First Officer's Log Days 20-22, Utah Expedition
This is the seventh in a series of posts about our recent trip to Utah
18.10.2015 Expedition Day 20
Today is a momentous day for this expedition. It marks the end of our eastward progression and the beginning of the return towards Puma Base. Rain occurred overnight. Although the quantity was limited, we were glad not to be in the structure other expeditions utilize. This structure is known locally as a tent.
We returned to our previous bivouac at the berg of Moab. After establishing our camp, we returned to the administrative park unit referred to as Arches. We were able to concentrate on the image tasking in the areas of “Park Avenue” and “The Organ”. The crew felt both areas were misnamed. We never really absorbed the name “Park Avenue”. It seemed that Wall Street was more appropriate: giant cliffs of red (ink? – Note check Crew financial planning on return.) We didn’t see the musical instrument in the Organ. Didn’t see any internal body parts either. We remain skeptical about the sobriety of the person in charge of naming conventions.
Evening sunset image tasking appeared to be a bust. We waited at the “Fiery Furnace” for sunset. However, a massive wall of gray, undifferentiated cloud rose up out of the west and squashed the hopes of either an interesting sunset or any interesting light. This makes two evenings in a row when sunset light was rated “poor”.
19.10.2015 Expedition Day 21
The crew was awakened to the sound of thunder, not far off, we didn’t have to wonder. Camp was quite noisy with the overhead storm and moderate rainfall. Again we were thankful the expedition was not in “tents” during the somewhat intense storm.
This was also a moving day. The crew moved to the west and increased elevation significantly by moving camp to the Dead Horse Point State Park. This park is relatively small but is adjacent to the Island in the Sky sub-unit of the Canyonlands park run by the National park organizational unit. There were multiple signs of the pre-dawn storm having been moderately strong with soil moved over the roadway and large pools of water. After camp was established the usual routine of local area recon ensued. Dead Horse Point has a very nice view of the Colorado River as it has downcut through the landscape just north of its confluence with the Green River. The vistas extend south towards the Needles area we had visited on day 14. The crew then reconned the adjacent Canyonlands unit. This unit has an excellent overlook of the Green River (which is brown) and a view of the area of the confluence of the Green and Colorado Rivers. Vistas in this unit are also spectacular. The crew returned to the camp at the park of the deceased equine.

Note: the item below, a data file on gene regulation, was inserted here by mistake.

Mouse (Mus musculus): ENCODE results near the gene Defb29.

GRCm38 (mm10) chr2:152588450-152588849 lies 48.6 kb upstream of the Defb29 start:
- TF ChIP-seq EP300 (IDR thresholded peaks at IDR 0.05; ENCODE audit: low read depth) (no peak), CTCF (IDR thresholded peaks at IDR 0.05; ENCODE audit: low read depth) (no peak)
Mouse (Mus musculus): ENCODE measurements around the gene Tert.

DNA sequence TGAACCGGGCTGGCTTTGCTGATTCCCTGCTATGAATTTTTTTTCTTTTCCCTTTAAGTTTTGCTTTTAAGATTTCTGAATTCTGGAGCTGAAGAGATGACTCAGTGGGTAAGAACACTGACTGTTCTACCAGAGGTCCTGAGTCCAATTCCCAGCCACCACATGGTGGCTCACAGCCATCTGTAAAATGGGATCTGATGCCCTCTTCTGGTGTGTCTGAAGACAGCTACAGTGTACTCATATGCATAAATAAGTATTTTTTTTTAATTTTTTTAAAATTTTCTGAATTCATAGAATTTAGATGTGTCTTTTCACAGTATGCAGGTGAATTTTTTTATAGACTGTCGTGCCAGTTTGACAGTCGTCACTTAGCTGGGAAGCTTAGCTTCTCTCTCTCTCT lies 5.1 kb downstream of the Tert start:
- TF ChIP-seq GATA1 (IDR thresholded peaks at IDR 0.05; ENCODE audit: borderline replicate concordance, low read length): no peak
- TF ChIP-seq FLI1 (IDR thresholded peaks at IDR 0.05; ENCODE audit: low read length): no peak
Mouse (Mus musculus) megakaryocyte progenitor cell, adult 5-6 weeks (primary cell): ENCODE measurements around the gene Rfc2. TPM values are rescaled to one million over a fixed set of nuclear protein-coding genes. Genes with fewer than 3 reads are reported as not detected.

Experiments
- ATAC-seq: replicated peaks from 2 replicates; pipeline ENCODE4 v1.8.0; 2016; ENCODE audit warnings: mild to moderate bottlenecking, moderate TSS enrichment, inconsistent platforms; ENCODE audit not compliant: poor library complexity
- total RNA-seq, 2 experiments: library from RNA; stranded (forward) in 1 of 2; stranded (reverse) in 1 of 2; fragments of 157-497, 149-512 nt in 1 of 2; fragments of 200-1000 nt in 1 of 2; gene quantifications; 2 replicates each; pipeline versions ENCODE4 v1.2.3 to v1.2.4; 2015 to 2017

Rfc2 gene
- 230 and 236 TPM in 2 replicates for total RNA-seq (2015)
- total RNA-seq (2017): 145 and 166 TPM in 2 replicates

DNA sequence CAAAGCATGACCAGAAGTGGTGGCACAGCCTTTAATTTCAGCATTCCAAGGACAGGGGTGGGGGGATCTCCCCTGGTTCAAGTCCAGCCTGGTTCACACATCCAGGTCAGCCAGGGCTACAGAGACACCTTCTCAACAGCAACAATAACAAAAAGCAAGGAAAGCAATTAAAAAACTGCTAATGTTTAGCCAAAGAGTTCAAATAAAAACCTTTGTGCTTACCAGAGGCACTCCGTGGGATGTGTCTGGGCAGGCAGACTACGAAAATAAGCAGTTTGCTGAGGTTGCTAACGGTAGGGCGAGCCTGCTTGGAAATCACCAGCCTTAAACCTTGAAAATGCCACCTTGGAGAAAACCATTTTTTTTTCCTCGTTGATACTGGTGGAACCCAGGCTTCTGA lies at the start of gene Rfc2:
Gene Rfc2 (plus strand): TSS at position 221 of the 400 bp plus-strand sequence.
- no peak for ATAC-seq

20.10.2015 Expedition Day 22
Rain and thunder again interrupted the overnight rest period. The day began with a dawn image tasking at Dead Horse Point. A massive wall of gray, undifferentiated cloud rose up out of the east and squashed the hopes of either an interesting sunrise or any interesting light. The crew then shifted to the Canyonlands Park for additional imaging and to access some locations only available by foot. Increasing atmospheric instability and an approaching storm cell out of the south caused the crew to abort the plan to hike the “Upheaval Dome”. The crew diverted to the Green River Overlook and observed the massive storm cell as it approached. Lightning was observed within the cell and the lightning detecting trigger unit was deployed on the First Officer’s imaging equipment. Unfortunately the cell was extremely wet and most downstrikes were heavily shrouded within the rain shafts. Only one trigger event was observed and no successful captures made.
As heavy rainfall enveloped our observation area, the Crew made the decision to implement the Recon Gambit. This led the crew to circle around as much of the cell as possible and reestablish our observations on the south side of the cell at Grand View Point. This maneuver was somewhat successful in placing the Crew in a location as the storm cleared. Imaging equipment was again deployed. Results will be evaluated later. The Crew followed the storm north. Imaging equipment was deployed as sunset approached at “The Neck”. This is a very narrow portion of the mesa/cuesta where the Green River watershed cliffs are within a few meters of Colorado River watershed cliffs. Although the location is spectacular, light was heavily filtered by the remaining clouds from the storm cell. While returning to camp it was noted that frozen lumps of precipitation (locally known as hail) still lined the roadsides. Apparently, the storm became quite intense in the northern portions of this administrative unit. Again we were thankful our expedition was not in tents. Evening imaging was cancelled due to overcast skies.
Log transmission ends. Standby for future log segment...